It's been a bad, unlucky, terrible year for Texas on the injury front in 2014. That's been more than well-documented virtually anywhere you read or listen. The hope over the last few months has been that, moving into 2015, everyone will be able to come back healthy and with a clean slate. For now, however, it would appear that plan is already in jeopardy.
Remember the torn shoulder muscle that has forced Jurickson Profar to miss the entire season? Well, it's apparently still causing Profar some problems, according to Evan Grant. In recent weeks, the plan had been for Profar to being working his way back in order to get some playing time in the Arizona Fall League, an idea the Rangers have already scrapped in light of his continued discomfort.
To say this is disappointing would be a major understatement, and it throws a serious wrench into the process of clearing up yet another perceived middle infield logjam at SS and 2B.
All along, we've heard that the injury wasn't something that would require surgery, and that rest would be all that was necessary for Profar to return at 100 percent. Furthermore, much of the concern about Profar's long-term health was immediately dismissed, as the organization was quick to point out that it wasn't an injury that should have lasting effects.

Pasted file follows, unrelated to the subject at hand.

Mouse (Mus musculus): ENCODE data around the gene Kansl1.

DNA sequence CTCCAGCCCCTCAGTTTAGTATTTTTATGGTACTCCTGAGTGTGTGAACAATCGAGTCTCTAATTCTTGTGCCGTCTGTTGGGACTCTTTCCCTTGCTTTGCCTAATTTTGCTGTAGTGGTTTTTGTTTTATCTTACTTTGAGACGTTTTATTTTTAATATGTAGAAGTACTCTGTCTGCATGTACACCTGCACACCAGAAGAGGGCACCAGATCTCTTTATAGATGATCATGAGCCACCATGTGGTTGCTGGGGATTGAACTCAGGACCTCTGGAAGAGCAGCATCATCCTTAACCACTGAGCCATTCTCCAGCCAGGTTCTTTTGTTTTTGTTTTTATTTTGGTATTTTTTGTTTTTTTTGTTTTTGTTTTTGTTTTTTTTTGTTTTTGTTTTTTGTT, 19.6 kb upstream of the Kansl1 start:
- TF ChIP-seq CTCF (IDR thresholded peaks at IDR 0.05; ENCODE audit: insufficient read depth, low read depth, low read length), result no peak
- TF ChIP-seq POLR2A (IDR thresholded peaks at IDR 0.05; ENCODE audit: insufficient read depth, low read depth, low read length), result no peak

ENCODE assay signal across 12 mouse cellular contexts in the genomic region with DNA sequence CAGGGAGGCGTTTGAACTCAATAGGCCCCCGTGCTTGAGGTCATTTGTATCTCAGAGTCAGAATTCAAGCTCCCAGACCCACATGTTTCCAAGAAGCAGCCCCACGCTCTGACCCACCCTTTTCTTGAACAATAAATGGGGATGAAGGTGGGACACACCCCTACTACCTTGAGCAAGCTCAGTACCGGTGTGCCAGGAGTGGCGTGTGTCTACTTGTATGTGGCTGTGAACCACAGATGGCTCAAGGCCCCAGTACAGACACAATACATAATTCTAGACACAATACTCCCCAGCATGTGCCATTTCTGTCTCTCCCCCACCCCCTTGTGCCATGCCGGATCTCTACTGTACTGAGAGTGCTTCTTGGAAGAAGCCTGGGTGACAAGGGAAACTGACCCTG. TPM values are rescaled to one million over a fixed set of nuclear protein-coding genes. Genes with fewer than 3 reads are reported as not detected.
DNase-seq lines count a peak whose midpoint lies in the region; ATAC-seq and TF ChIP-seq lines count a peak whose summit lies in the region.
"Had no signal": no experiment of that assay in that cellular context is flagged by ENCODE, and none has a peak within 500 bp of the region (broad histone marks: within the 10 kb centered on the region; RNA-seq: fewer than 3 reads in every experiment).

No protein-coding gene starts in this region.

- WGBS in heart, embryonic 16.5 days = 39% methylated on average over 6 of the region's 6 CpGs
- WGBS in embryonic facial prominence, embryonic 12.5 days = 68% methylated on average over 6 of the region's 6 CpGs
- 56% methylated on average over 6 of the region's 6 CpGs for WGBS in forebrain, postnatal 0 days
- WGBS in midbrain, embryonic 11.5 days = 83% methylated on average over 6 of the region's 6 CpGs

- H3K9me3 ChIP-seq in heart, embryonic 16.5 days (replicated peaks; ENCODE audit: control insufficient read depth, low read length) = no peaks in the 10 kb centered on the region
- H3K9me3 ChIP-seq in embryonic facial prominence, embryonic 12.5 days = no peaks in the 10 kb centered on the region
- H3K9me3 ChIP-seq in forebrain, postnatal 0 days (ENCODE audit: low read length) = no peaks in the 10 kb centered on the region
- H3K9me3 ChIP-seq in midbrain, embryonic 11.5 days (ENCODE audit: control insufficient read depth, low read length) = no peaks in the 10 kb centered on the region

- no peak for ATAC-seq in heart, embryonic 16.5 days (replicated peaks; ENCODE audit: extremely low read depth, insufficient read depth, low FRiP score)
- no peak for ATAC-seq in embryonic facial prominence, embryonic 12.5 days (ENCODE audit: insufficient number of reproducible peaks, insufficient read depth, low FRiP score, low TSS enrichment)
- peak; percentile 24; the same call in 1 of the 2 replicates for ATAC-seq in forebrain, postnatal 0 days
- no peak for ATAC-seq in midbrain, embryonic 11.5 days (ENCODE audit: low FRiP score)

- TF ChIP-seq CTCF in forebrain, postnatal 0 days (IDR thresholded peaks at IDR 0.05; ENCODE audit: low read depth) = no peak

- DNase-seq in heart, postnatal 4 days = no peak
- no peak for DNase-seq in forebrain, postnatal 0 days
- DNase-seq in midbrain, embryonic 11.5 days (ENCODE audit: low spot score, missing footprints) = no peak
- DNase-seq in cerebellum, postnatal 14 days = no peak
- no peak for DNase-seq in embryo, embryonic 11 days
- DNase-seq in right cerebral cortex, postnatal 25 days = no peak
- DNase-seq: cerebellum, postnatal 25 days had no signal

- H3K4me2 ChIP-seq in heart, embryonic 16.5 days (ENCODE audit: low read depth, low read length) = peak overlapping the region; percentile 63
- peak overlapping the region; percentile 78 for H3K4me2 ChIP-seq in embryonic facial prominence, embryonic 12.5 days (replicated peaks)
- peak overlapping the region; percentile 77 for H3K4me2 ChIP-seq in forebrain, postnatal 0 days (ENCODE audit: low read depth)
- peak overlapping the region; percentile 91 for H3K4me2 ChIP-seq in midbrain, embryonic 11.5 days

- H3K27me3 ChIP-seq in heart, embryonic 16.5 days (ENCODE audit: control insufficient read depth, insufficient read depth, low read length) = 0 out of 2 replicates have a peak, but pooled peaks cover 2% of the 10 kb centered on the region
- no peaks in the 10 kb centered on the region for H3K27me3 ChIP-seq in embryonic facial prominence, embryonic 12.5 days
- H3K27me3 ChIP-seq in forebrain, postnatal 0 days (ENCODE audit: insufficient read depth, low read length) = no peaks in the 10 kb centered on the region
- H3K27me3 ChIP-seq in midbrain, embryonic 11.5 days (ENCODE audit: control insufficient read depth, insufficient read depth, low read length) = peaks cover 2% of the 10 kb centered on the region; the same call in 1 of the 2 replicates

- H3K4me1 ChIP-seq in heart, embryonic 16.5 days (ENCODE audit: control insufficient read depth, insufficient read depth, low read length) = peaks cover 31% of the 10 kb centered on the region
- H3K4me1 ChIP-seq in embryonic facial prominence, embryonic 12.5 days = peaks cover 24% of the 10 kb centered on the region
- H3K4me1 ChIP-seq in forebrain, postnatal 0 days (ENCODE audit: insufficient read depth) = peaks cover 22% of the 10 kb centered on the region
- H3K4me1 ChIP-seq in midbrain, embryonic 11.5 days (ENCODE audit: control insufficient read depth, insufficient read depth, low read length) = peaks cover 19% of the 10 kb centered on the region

That, it would seem, may have been an overly optimistic view. Assuming Profar's current discomfort is related to the original injury -- and I'm not sure why there would be any reason to believe otherwise -- the shoulder definitely appears to be something that, at least for the time being, will continue to be problematic.
Any thought the Rangers might have had about trading away any of their middle infielders during the offseason for, say, pitching help, would appear to be shelved for the time being. That in itself is a bit disconcerting as getting some pitching help figures to be one of the top priorities.
Even more disheartening, however, is that we're no closer to finding out what Jurickson Profar brings to the table. No, he may never reach the outrageous expectations that were created for him with his being the #1 prospect in baseball, but at this point, every minute that goes by without him being in a lineup is a missed opportunity to find out exactly what he is.
Prospects will break your heart. Usually, though, it's because of on-field performance, not because of an inability to get on the field. The situation hasn't reached the point of being impossible just yet, but news like this is definitely not encouraging.